Legendary musician and artist Joni Mitchell says she feels "honoured" by plans to build a Saskatoon attraction in her name, with at least two suitors now courting her.
The StarPhoenix has learned the Mendel Art Gallery has asked Mitchell to lend her name and paintings to a wing of the gallery, which will undergo a major expansion following a fundraising campaign.
A separate group has already gone public with its idea for a cultural centre bearing Mitchell's name on the Gathercole site, likely housing a new performance theatre and a room of mementos and photographs illustrating her musical history.
"If the town would warrant that much Joni Mitchell, I don't know," she said, laughing, in an exclusive interview with The StarPhoenix during a visit to the city. "You'd have to sit down and figure out who gets what.
"It's wonderful. I'm honoured."
The Saskatoon suitors have a rival in the University of California, Los Angeles (UCLA), which has asked Mitchell about featuring her academic papers.
"I'm getting old, so people are starting to be interested," she reasons. "I'm beginning to get requests of that nature. (Saskatoon) is the logical place as far as I'm concerned.
"If there's an interest here, we need to talk.... It's wide open."
Mitchell has never been shy about celebrating her roots. She moved with her family to Saskatoon at age nine.
Local symbols like the South Saskatchewan River, the Bessborough hotel and the provincial flower adorn one of her album covers.
"My time spent here was wonderful," she said. "The educators I met here were great. I made great friends here who I've kept. Definitely it is the place to receive all this."
Mendel director and CEO Terry Graff is coy about the gallery's expansion plans.
"We have something very exciting in the works related to Joni Mitchell, but we're not ready to reveal it yet."
Mitchell has close connections to the gallery. The Mendel family's collection first inspired Mitchell to become a visual artist, Graff said.
In 2000, a show of Mitchell's art became a tourism blockbuster for the gallery. In attracting many international visitors, the exhibition proved Saskatoon isn't "too remote" to become an attraction, Mitchell said.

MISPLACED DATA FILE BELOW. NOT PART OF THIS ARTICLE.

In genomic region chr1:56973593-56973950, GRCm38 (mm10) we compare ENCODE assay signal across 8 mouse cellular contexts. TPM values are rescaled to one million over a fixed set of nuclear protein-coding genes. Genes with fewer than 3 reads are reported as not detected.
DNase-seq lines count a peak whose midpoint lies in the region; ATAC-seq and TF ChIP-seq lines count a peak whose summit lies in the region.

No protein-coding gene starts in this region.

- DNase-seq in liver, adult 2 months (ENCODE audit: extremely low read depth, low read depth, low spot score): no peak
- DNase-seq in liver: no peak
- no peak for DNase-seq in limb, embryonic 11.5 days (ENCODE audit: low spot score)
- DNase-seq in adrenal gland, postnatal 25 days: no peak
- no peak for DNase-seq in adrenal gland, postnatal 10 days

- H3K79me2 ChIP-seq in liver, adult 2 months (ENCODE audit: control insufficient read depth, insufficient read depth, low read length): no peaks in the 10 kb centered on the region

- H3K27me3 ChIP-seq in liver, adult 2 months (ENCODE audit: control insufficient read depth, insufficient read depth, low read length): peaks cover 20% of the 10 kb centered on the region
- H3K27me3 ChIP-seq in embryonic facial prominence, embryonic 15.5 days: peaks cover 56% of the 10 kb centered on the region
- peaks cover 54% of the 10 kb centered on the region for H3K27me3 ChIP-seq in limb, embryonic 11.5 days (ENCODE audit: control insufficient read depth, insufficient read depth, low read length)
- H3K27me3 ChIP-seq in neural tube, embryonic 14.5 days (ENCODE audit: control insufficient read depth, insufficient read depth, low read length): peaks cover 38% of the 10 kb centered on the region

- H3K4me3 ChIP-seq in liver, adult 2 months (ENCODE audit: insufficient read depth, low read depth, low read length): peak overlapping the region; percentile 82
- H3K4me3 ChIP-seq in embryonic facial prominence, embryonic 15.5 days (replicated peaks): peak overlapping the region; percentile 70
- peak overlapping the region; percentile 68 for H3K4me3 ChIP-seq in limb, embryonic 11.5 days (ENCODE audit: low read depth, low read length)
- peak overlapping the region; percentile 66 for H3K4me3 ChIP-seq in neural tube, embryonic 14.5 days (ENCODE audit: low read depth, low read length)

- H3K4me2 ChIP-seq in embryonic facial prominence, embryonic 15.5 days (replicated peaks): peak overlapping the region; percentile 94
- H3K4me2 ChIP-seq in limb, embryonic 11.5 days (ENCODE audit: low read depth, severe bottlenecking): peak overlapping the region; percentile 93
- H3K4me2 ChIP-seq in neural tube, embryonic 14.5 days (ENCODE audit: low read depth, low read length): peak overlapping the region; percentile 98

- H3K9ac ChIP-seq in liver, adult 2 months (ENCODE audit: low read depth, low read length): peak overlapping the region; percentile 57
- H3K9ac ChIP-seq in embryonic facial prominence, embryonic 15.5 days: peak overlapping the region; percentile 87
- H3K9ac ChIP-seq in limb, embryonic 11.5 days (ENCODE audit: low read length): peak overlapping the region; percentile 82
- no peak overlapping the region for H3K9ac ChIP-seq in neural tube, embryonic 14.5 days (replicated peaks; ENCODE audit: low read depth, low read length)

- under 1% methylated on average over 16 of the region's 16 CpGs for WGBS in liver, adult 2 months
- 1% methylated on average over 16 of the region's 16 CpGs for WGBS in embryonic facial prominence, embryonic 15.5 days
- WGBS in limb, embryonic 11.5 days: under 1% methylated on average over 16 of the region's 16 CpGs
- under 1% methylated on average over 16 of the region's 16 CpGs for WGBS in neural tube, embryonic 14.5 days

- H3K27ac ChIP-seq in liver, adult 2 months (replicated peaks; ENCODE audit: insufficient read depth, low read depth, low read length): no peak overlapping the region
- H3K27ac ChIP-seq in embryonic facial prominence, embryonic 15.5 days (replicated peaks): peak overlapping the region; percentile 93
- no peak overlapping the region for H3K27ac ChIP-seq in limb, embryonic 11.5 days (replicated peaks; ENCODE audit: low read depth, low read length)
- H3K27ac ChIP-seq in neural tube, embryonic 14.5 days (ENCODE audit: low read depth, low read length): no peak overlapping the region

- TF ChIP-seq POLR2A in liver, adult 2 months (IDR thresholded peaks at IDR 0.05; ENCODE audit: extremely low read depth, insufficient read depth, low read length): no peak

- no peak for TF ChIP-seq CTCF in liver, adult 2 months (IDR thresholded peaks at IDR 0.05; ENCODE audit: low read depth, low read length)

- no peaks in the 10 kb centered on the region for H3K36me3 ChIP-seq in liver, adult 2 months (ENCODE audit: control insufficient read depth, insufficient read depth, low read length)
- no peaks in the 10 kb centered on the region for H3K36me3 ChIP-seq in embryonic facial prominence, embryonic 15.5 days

She acknowledges the challenge of planning two like-themed attractions.
"It's kind of confusing to me. I feel split in two parts of the town.
"If the (Mendel) planned to display the paintings in an atmosphere of the music, then what would the centre display?"
The cultural centre is a less fully formed idea than the Mendel's gallery expansion. Between the two projects, Mitchell said three arts -- her music, art and poetry -- could be featured and intertwined.
Mitchell's collections of Indian baskets and art as well as clothing created by a Japanese designer and her mother's 40 scrapbooks could help fill the south downtown centre, she suggests. It should take an educational approach and encourage "the creativity of youth," she said.
"You could make two venues work as long as you figure out where the emphasis is."
The city is planning to demolish the 73-year-old Gathercole building to make room for the cultural centre, a hotel, restaurant and condos. Mitchell, who studied at the old technical collegiate for one year, is unmoved that its end may be near.
"It wasn't one of the buildings that had a lot of historic beauty to it," she said. "You could probably make a modern structure that would function better."
Saskatchewan will be hearing plenty from Mitchell in the next year. She's working on two albums as "curator," organizing her work into themes. One of those albums, Songs of a Prairie Girl, will feature songs about the province for the centennial next year.
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